[kaffe] Re: flestmail - daily - 365/365 passed (100.0%) (0 errors, 0 failures)

Timothy Stack stack at cs.utah.edu
Wed Sep 18 08:09:29 PDT 2002

On Tuesday, September 17, 2002, at 10:52  PM, Patrick Tullmann wrote:

> [infinite exception dispatch loops]
>> So, lets try and reexamine the whole thing...
>> First, what does the pc in the parameter list correspond to?  The
>> current pc or the next pc?
> Anyway, I would expect the "pc" passed to findExceptionBlockInMethod
> to be the current pc (i.e, the point where the exception occured).  I
> think code that passes in something else is probably broken, right?


>> Oops...  Maybe we should change the intrp engine to set mjbuf->pc to
>> npc and see if that fixes it.
> Wouldn't that break the code that jumps to an exception handler and
> re-sets the PC based on the exception handler?

 From the looks of it, this is two distinct uses of the same field.  The 
engine uses it to tell the exception code where it is in the method and
what handler should apply, but, otherwise the value placed in there is
ignored.  Then, the exception code uses it to tell the engine what code
to execute next, in this case, the appropriate handler.  It might be 
to use a union here to distinguish the two.

>>> For the jitter, this gets set by buildStackTrace in stackTrace.c:
>>>        info[cnt].pc = STACKTRACEPC(trace);
>>> So, it uses the return pc found in the stack trace, which 
>>> corresponds to
>>> the next instruction to execute.
>> er, spoke too quickly.  For a synchronous interrupt and subsequent
>> exception, this will be the current instruction.  But, for a regular
>> throw, it will be the next pc.
> Hmm... that's the next *native* instruction.  That's not necessarily
> the next bytecode instruction.  (I imagine it usually happens to be
> so, though.)

Alas, i seemed to have missed something in i386/jit.h:

/* Extract the PC & FP from the given frame */
#define	PCFRAME(f)	((f)->retpc-1)
#define	FPFRAME(f)	((f)->retbp)

So, when it gets pc its returning a pointer to the previous instruction.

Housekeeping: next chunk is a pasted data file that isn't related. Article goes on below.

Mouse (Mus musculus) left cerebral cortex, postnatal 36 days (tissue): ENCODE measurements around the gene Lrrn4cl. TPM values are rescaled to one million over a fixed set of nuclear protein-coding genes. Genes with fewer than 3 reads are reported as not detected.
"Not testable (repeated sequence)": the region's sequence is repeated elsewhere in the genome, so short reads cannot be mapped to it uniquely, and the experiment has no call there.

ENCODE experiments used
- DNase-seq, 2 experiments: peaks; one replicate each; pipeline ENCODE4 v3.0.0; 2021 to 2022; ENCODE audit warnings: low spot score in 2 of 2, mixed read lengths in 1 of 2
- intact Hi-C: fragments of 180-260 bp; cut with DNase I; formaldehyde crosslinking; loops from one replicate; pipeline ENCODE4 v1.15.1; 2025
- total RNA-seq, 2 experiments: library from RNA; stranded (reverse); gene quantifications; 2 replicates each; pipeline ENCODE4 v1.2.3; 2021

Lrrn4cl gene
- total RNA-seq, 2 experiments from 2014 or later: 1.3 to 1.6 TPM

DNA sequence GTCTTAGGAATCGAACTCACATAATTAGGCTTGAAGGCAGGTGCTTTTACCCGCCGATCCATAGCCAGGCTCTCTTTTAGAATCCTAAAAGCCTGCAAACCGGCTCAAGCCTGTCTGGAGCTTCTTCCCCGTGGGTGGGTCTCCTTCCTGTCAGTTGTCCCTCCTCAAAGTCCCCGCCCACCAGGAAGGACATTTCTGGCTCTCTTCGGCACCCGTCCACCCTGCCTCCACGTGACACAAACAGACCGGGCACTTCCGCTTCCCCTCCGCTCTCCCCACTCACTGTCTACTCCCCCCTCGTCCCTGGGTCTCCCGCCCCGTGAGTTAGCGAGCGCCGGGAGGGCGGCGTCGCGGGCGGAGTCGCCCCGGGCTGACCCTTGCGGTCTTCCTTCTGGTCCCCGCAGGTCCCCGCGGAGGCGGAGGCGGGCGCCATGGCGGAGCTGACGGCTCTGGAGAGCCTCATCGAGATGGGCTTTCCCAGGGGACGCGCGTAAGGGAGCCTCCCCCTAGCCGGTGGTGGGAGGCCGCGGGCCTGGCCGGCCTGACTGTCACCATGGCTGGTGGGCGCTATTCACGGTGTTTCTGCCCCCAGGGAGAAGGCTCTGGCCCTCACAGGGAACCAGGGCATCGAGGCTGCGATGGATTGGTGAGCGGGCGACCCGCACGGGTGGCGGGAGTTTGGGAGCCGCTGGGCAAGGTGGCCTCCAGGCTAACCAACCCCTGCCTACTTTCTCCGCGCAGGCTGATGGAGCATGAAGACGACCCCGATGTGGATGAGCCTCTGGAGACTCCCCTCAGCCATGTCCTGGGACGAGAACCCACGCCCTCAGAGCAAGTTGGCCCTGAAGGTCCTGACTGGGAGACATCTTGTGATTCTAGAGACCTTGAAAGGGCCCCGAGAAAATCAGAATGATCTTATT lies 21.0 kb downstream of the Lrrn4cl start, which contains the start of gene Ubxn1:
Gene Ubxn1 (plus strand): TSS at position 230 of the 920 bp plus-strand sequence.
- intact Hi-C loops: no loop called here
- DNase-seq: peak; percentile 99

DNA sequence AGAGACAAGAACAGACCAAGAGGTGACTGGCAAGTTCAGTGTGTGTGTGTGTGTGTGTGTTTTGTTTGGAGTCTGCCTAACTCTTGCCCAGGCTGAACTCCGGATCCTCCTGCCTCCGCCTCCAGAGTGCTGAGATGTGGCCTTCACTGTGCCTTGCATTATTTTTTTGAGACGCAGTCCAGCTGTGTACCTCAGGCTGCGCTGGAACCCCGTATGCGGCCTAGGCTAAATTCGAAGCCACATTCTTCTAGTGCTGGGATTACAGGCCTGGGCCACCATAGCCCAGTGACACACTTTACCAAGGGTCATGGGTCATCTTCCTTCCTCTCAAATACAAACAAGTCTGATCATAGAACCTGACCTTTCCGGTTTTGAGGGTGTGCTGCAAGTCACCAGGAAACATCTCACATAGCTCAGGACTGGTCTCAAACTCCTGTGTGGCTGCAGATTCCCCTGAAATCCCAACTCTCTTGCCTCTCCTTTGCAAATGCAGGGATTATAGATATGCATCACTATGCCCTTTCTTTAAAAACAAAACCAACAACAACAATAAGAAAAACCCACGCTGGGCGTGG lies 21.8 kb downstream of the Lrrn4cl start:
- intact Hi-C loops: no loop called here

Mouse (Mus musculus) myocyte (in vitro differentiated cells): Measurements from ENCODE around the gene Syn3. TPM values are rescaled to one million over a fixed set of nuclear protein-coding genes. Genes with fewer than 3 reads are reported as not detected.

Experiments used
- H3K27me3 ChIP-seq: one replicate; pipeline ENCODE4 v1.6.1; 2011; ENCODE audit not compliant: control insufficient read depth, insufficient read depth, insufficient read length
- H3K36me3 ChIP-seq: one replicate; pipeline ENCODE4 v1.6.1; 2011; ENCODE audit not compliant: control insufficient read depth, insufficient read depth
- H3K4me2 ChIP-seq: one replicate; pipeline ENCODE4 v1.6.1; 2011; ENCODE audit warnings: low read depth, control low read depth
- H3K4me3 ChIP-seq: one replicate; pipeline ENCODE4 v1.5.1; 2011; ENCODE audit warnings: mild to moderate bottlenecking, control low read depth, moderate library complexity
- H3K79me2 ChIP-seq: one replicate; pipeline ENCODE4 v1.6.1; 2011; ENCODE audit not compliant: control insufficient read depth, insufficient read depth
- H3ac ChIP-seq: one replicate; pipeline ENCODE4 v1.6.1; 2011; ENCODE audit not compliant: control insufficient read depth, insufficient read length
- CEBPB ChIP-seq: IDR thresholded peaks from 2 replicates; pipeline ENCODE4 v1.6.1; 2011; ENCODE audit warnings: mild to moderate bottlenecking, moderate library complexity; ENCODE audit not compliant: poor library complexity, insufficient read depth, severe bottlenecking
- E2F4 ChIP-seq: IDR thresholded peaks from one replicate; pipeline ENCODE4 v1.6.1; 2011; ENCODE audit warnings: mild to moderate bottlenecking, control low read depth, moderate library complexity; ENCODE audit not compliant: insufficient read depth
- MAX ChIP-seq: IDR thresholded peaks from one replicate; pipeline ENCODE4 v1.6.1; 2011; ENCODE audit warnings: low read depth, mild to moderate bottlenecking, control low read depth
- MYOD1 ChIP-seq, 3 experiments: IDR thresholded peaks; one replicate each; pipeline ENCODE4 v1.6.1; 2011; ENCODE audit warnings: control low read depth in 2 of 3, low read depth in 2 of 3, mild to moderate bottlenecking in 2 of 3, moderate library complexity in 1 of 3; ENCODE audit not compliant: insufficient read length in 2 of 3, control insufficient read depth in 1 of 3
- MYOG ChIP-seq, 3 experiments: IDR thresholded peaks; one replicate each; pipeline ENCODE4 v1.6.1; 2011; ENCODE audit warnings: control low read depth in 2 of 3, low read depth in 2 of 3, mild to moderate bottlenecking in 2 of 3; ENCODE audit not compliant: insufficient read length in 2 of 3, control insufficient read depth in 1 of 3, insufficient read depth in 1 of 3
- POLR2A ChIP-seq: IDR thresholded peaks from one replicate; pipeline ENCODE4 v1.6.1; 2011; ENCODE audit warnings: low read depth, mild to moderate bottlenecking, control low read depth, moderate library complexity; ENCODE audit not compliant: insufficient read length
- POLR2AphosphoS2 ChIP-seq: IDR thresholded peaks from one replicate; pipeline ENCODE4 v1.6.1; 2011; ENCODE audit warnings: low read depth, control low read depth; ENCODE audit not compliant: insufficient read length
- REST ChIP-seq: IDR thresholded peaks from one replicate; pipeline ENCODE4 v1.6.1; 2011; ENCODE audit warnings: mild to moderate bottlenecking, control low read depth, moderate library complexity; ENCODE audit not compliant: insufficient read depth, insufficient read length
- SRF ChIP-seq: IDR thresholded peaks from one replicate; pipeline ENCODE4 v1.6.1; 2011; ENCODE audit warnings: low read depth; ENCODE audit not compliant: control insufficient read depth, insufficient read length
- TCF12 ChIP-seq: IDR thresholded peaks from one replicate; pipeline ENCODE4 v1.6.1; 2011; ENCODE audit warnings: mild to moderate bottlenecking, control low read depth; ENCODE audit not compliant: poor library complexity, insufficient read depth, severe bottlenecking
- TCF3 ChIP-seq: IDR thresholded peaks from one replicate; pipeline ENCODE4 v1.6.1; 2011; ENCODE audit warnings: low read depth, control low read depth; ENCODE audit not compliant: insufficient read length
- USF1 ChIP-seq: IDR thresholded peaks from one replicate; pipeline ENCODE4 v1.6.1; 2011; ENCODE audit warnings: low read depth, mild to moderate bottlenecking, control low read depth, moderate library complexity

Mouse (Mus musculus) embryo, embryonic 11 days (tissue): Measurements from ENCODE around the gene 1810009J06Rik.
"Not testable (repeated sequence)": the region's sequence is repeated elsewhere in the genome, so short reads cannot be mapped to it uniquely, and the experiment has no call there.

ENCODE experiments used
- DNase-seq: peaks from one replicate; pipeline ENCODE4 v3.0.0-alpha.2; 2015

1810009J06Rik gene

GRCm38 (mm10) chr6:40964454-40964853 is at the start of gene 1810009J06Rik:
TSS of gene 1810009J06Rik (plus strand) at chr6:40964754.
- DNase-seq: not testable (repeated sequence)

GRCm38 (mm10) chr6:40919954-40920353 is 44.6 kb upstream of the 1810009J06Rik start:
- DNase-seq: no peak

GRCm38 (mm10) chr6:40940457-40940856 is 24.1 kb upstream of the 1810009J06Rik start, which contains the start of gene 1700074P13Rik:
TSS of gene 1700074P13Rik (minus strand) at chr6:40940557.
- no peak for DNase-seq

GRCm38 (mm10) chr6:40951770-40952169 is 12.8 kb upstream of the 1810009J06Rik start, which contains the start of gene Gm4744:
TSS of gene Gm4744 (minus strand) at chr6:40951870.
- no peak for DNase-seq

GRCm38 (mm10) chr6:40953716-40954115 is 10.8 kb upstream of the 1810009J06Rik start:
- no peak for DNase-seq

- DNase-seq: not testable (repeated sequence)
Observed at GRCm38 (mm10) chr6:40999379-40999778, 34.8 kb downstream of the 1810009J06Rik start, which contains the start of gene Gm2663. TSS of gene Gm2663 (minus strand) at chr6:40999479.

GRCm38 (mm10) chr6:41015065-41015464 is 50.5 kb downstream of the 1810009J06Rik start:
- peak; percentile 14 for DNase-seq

An x86 'call' is just one byte right?  So, i guess that was working
correctly and the EXCEPTIONFRAME macro is wrong.

>> But, the i386 freebsd and linux exception frame initializers add a
>> one to the current pc:
>> /* Get the first exception frame from a signal handler */
>> #define
>> EXCEPTIONFRAME(f, c)					\
>> 	(f).retbp = (c)->sc_ebp;			\
>> 	(f).retpc = (c)->sc_eip + 1
> Ugh.  I wonder if that was added to get around this exception problem?
> (that line is from March `98....)  Anyway, adding 1 to an x86 EIP
> isn't always going to point to a real instruction is it?


> It seems that the regular throw JIT case is the only one where we
> might have trouble getting the "current" PC (since the STACKTRACEPC()
> macro pulls the return code off the stack which is probably the first
> native instruction of the next bytecode).  Seems to me that the right
> thing to happen is to fix that up with some magic and a comment, and
> have all the other cases record the "current" pc directly.

Indeed, lets list the changes:

	Your fix for the exception range check.
	All EXCEPTIONFRAME() macros should set retpc to the current
	  pc and not add one to it.
	Maybe make the "pc" field in vmException a union to clarify its
	Add a test, this is a bit complicated since you need an exception
	  to be thrown on the very edge of the exception range.
	Add some bloody comments

>> Also, grepping for "end_pc" turns up this code in 
>> checkCaughtExceptions
>> in jit/machine.c
>> 		/* include only if exception handler range matches pc */
>> 		if (meth->exception_table->entry[i].start_pc > pc ||
>> 		    meth->exception_table->entry[i].end_pc <= pc)
>> 			continue;
>> Now, that doesn't look right to me...
> Heh, that's funny.  Should the old jit just be removed from the
> current version?  Do any architectures use it?

i think a couple of platforms still use it...

> -Pat

tim stack

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